prophet also lay emphasis on the treatment of non-Muslims.
According to Prophet Muhammad, (PBUH), he who hurts a non-Muslim
citizen of a Muslim state I am his adversary and I shall be his
adversary on the day of  judgment.

Mr. President: it is also instructive for us to know
that we Muslims are not only bound by temporal laws to respect human
rights but by divine enjunctions contained in the Qur’an.  The
basic human rights as ordained in the Qur’an  include the
rights to life,  individual freedom, justice, equality, privacy, association
and basic necessities of life or minimum standard of living. These
obligations also include respect for women,  equality among human
beings, freedom of expression, protection from arbitrary imprisonment
and the right to oppose tyranny and injustice.  the last sermon of
the prophet (PBUH) is, in itself, a comprehensive charter of human
rights.  Islam has even established a complete code for the right
of combatants in war. Measures for the protection of all combatants as
well as homes and property belonging to them.

Mr. President: I have dwelt at length on these characteristics of Islam
because I want to underscore the common principles that underlie our
faith and the requirements of international law including international
human rights and humanitarian law.  Indeed, given the tremendous
contributions by Islam in various fields of human activity over
the  years, these principles have contributed to the evolution of
the very principles that we are trying to uphold today.

Mr. President, we sincerely believe that that irrespective of our
different cultural backgrounds and traditions, there is a shared
interest for all of us to show respect for each other’s religions and
beliefs  as well as to prevent any advocacy of religious hatred and
intolerance, discrimination and incitement  on the basis of religion or
belief.

The resolution under consideration seeks to achieve
these laudable objectives through a range of actions by states
including administrative steps, measures to criminalize imminent
violence, training and awareness programs, promotion of dialogue and
understanding at all levels.   The resolution also calls for
a global dialogue for the promotion of a culture of tolerance and peace
and in this context it decides to convene a panel discussion in the
Human Rights Council.  We hope that this resolution will be
adopted by consensus.  Before concluding, Mr. President, I would
like to place on record my appreciation for the support and cooperation
of all my colleagues in the oic  and in particular, members of
the core group of ambassadors that we set up to work out this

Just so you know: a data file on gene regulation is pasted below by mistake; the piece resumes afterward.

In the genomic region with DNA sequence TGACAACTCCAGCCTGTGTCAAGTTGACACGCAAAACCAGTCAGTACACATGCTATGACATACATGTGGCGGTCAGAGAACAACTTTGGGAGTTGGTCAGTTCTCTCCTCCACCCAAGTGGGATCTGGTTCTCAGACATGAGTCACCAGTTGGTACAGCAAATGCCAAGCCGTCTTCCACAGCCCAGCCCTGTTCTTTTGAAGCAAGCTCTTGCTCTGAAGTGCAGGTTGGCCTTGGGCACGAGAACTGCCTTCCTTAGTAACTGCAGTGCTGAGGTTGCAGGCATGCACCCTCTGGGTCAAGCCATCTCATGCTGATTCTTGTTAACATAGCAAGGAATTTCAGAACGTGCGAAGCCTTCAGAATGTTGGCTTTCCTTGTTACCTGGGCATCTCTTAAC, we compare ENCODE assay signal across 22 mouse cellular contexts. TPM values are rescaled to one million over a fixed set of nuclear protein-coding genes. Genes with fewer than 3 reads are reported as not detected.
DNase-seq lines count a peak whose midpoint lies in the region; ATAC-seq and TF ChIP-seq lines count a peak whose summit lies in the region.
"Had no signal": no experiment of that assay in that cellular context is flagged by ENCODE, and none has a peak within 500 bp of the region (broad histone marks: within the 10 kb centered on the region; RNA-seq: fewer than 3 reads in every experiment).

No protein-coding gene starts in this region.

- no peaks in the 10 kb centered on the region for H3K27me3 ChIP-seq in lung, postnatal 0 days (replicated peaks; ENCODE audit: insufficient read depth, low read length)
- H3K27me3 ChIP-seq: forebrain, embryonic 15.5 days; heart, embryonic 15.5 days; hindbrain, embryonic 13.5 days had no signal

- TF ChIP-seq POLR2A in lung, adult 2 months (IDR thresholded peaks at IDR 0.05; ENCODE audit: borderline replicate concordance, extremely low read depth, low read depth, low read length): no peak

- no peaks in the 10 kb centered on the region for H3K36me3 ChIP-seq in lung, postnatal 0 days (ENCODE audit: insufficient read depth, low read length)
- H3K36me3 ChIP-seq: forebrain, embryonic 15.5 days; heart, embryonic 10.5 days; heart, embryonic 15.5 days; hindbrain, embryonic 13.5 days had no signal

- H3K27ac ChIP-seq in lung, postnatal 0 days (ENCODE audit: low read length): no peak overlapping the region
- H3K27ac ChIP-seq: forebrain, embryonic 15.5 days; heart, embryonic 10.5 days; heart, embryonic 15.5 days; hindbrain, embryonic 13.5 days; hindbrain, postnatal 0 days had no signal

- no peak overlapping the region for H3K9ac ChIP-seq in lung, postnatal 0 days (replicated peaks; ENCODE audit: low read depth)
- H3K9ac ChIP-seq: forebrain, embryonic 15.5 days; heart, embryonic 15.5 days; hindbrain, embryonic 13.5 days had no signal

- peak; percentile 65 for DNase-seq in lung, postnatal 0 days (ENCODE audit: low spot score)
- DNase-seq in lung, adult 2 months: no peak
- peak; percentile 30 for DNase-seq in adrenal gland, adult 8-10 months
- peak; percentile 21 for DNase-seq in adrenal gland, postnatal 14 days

resolution.  I have truly benefited from the wisdom and advice and
without their support this text would not have been possible.  I
would also like to thank the Secretary General of the oic whose
support and guidance made this resolution possible.  In addition I
would like to express my appreciation — my sincere appreciation to all
our partners in the various groups, especially the ambassadors of the
U.S. and the U.K. on behalf of the European Union for their cooperative
and constructive approach.  Let me also thank the ambassadors from
the African group, grulac and Croatia for their cooperation and
engagement in this effort. I am glad that this oic initiative has
met with broad cross regional support which will send out a strong
message of unity from this council. Finally I would  like to thank
the experts from Pakistan, the U.S., the U.K. and other countries for
their tireless efforts to work out the text of this resolution. I thank
you Mr. president.

Akram’s screed contains numerous lies, which have been dissected in another blog post.

number of issues

To see what Akram was talking about, read the Islamophobia Report for April ’11.  The three principal exemplars are the Motoons, Fitna and the above mentioned Qur’an burning.

Motoons

The ostensible objection to depicting Moe is idolatry. There are two problems with that. First, Moe ain’t supposed to be the deity, Allah is. Second, nobody would possibly make those cartoons an object of idolatry.  The real reason for objecting to their publication is their depicting Moe as a terrorist.

Moe could not have possessed a bomb because he died prior to the invention of gunpowder.  Moe cast terror by a series of barbarian attacks, deliberately building a reputation for barbarian repine, so that he was more feared than Allah.  Moe bragged about being made victorious by awe & terror. What more do you need to know to make a judgment?

Fitna

The 15 minute documentary juxtaposes Qur’an verses and ahadith with the rabid rants of Imams at Jumah Salat and resulting acts of terror and rioting. Fitna does not incite violence, it exposes incitement. Fitna: Supporting Documentation 03/27/08  documents the ayat quoted in the documentary. Though words have meanings, we must be aware of the meanings intended by Muslims.  HRC 16/18 & Draft resolution XVII appear to concentrate on incitement.